Why is this floppy disk joke still haunting the internet? – The Verge

There’s a joke that circulates online every few years. It’s a picture of a floppy disk, accompanied by the claim that a kid thought it was a real-life version of the “save” icon. Every time it pops up, people laugh, hit “like,” and marvel both at their own age and the cluelessness of kids today.

Over the last week, this gag has been making the rounds on Twitter yet again, thanks to a user under the name Bill Gross. His tweet went viral, with more than 174K retweets to date. The catch? There is no smart-mouthed kid in this equation. Gross was just repeating a laugh he’d once enjoyed.

Gross, the founder of a tech incubator, was watching a talk by Michael Wolf at the WSJ D.Live Conference, when he started pondering the progression of technology. While he was live-tweeting the event, the disk image drifted through his timeline. “I looked at it, and it brought back memories for me of my first floppies, multimedia PCs, and it made me feel a bit old,” he tells The Verge. He grabbed a new picture of a floppy disk, added his own spin, and hit Tweet.

Gross considered his message as more of a meme than a literal report of something that happened to him, though he admits he has no idea how this goof got started. Old iterations of the floppy disk meme are not hard to find. The oldest instance I’ve been able to dig up, circa a forum post in January 2014, comes from an unidentified web comic.


Since then, brands on Twitter have co-opted it in their usual attempt to be trendy. Tech bros have gleefully shared it with #humor hashtags. It’s even made its way into PowerPoint presentations, which of course have then been recycled for Twitter content. It’s appeared online in spaces like Reddit or Imgur. It even got a shoutout in a textbook.

The world is not full of clueless children repeating the same awed observation, though. It’s more likely that adults are just regurgitating an old joke. Floppy disks are dead technology; that’s hardly a new revelation. “I’m not sure why this meme resonates so much,” Gross says, “but I think it’s maybe because people have nostalgia about this time, and also it’s funny how the icon on the desktop survived so long after the floppy died.”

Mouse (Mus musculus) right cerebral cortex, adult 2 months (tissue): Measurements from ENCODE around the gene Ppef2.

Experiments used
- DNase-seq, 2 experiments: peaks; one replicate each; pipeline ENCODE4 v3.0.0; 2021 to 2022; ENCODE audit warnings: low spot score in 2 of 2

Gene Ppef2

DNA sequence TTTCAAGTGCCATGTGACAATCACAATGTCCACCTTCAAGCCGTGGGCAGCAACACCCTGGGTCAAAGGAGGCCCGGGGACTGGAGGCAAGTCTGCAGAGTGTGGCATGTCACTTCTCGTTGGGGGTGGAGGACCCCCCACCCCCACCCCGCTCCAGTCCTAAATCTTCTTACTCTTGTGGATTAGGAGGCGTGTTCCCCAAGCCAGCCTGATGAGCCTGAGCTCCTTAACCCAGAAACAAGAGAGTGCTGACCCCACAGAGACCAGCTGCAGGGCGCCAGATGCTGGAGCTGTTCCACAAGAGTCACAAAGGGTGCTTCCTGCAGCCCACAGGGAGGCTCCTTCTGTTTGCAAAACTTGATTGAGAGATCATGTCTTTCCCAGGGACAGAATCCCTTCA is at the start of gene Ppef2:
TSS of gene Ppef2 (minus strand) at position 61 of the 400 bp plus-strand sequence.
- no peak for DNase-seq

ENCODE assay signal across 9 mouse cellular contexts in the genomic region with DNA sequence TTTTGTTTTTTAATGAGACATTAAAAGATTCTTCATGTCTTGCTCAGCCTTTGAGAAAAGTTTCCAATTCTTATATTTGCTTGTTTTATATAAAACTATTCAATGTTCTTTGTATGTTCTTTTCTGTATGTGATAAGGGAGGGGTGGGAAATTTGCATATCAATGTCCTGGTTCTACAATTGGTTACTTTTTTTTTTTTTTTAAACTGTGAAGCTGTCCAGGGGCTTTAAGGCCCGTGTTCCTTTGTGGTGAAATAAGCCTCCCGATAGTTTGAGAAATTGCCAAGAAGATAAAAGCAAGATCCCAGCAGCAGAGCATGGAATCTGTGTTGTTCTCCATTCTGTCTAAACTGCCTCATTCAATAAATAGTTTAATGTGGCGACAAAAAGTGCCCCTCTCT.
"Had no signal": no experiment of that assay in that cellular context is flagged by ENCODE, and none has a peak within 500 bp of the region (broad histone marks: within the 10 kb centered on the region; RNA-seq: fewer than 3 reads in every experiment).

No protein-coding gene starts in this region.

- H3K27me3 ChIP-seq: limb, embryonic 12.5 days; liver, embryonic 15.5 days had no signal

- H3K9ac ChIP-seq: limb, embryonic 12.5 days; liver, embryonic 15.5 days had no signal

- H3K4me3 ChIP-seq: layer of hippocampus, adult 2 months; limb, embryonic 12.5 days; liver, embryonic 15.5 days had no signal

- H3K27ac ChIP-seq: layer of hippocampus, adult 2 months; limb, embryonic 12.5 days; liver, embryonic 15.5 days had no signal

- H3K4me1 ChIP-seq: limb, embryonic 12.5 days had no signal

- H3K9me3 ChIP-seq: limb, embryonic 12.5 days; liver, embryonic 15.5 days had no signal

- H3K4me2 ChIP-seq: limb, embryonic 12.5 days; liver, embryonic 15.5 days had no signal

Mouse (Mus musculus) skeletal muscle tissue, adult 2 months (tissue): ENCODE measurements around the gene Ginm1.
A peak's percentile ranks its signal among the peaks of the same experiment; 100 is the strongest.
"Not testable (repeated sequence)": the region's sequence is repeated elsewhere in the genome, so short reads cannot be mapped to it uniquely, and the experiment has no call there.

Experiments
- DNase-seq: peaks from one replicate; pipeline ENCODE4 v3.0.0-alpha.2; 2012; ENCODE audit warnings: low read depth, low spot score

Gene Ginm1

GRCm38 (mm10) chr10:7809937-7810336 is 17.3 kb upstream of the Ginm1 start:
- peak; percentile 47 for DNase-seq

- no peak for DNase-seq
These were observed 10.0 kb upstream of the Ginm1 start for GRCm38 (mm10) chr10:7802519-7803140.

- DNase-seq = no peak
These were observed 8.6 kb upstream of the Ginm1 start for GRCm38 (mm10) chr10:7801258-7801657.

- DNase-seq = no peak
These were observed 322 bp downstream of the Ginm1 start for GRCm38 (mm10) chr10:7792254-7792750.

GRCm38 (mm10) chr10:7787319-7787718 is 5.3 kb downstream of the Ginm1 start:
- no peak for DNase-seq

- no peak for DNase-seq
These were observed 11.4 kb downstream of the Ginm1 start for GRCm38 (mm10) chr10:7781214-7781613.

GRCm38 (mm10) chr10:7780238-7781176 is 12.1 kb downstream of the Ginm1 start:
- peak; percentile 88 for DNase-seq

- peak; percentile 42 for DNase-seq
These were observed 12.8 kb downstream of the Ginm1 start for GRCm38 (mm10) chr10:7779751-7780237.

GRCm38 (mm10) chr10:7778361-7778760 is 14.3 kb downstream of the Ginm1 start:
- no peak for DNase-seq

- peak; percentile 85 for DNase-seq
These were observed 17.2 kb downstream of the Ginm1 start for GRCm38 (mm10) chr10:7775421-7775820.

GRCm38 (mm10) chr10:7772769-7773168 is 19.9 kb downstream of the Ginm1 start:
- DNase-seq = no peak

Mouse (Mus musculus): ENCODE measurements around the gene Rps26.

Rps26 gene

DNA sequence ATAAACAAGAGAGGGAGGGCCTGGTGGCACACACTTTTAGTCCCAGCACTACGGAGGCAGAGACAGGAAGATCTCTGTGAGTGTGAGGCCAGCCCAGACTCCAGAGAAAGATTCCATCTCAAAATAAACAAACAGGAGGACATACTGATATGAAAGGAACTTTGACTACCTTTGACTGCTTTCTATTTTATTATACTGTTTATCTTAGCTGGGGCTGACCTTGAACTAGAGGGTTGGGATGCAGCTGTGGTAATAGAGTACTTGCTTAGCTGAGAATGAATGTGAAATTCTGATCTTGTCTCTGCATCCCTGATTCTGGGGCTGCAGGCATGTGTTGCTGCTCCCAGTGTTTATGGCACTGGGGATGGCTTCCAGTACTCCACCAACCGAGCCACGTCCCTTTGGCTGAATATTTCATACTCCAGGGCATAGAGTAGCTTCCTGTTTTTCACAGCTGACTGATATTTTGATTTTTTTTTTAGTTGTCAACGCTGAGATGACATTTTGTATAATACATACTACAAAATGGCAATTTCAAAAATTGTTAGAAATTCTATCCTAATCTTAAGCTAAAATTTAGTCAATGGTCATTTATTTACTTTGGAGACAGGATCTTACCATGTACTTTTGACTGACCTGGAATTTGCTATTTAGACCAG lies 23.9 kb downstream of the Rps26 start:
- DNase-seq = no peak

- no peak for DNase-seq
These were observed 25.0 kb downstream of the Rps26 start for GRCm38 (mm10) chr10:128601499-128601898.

There’s a well-established fascination with antiquated tech and other bygones of people’s youth. From media outlets to daytime TV shows, people love to examine the passé things these darn kids today “don’t understand”: broken records, typewriters, landlines and telephone booths, the dial-up sound on the first modems, and so forth. YouTuber channels like FBE (formerly The Fine Bros) have built entire followings off this fascination with their “Kids React” series.

There’s comfort in laughing at what kids today don’t know, because it suggests that those of us old enough to remember such marvels are not obsolete after all. There’s little reason for a kid to recognize a floppy disk for what it actually is, but we can pass our aging awareness off as intellectual superiority and rich life experience. Gross may be the latest, most popular example of the joke, but it’s doubtful he’ll be the last. The floppy disk lives on as technical shorthand instead of a physical object — that is, until everyone rightfully adopts the “ctrl/command + S” shortcut.

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